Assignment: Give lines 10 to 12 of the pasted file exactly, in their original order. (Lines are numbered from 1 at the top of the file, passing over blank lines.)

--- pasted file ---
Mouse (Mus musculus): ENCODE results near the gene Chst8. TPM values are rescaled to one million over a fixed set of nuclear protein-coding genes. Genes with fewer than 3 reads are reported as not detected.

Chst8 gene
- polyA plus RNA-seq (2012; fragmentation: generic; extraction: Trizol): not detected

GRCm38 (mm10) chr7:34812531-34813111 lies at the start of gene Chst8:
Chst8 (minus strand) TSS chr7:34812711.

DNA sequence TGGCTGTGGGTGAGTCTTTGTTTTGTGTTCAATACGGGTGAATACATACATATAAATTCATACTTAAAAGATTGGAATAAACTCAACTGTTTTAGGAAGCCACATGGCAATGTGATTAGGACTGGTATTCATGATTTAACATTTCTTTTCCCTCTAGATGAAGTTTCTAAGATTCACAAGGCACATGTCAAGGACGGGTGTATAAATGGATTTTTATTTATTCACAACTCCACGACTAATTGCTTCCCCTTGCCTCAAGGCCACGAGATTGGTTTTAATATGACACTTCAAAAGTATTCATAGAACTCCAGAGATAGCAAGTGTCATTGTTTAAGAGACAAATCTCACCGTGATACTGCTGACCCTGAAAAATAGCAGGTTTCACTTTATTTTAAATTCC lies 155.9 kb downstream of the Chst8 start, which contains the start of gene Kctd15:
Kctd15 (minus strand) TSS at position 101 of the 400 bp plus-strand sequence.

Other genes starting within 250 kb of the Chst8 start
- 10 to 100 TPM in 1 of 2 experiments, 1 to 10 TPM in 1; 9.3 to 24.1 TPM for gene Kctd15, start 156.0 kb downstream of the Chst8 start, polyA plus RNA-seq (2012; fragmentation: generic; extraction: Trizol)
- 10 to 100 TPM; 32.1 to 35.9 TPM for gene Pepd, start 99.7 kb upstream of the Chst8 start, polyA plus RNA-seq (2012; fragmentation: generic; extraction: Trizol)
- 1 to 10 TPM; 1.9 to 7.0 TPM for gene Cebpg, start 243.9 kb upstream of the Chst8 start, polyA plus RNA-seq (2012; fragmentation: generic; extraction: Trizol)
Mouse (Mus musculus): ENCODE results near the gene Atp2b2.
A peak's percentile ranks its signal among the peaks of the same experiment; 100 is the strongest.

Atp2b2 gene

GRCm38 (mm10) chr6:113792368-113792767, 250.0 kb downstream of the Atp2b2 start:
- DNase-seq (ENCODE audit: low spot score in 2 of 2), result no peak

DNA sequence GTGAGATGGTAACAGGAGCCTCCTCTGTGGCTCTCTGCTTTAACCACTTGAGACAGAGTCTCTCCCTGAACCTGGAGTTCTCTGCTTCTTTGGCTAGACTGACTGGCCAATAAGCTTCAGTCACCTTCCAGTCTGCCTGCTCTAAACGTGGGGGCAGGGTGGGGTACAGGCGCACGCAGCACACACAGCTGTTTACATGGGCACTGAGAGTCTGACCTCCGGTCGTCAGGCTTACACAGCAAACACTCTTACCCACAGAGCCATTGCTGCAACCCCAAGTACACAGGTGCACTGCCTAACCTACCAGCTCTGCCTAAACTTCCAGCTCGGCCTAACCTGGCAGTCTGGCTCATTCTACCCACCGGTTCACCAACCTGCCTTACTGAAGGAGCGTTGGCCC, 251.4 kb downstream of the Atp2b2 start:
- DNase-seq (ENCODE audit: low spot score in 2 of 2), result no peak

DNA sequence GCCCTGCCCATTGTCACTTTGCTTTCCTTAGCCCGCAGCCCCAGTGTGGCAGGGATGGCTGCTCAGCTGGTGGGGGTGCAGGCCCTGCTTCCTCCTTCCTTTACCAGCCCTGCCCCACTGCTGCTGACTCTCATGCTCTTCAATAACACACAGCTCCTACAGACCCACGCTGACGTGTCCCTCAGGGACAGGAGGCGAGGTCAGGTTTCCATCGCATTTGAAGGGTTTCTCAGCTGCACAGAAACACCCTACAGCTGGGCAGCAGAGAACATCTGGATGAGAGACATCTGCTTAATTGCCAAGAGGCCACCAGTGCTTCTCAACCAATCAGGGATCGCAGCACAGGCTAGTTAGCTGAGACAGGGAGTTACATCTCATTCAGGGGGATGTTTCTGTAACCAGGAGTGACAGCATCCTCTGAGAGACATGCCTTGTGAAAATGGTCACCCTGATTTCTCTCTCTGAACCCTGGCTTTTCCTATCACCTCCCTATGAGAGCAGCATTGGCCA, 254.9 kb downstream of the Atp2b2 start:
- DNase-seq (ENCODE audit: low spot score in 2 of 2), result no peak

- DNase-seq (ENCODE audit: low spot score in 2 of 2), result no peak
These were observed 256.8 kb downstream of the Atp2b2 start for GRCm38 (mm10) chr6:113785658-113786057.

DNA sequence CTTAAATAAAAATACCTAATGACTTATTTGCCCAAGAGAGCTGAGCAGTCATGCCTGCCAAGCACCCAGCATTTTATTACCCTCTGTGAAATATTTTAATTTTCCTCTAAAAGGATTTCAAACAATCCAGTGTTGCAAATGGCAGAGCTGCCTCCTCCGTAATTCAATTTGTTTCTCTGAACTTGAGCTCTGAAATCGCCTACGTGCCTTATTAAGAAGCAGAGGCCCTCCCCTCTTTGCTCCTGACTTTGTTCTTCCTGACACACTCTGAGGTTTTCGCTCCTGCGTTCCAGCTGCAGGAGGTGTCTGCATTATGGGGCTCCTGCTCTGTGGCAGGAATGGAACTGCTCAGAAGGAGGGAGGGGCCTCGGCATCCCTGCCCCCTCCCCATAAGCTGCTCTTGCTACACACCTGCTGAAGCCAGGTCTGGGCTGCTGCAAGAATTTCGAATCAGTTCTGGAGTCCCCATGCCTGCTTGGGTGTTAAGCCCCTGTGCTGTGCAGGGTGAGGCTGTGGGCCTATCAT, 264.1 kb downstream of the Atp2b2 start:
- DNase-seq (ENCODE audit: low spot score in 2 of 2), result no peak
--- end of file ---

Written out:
- 10 to 100 TPM; 32.1 to 35.9 TPM for gene Pepd, start 99.7 kb upstream of the Chst8 start, polyA plus RNA-seq (2012; fragmentation: generic; extraction: Trizol)
- 1 to 10 TPM; 1.9 to 7.0 TPM for gene Cebpg, start 243.9 kb upstream of the Chst8 start, polyA plus RNA-seq (2012; fragmentation: generic; extraction: Trizol)
Mouse (Mus musculus): ENCODE results near the gene Atp2b2.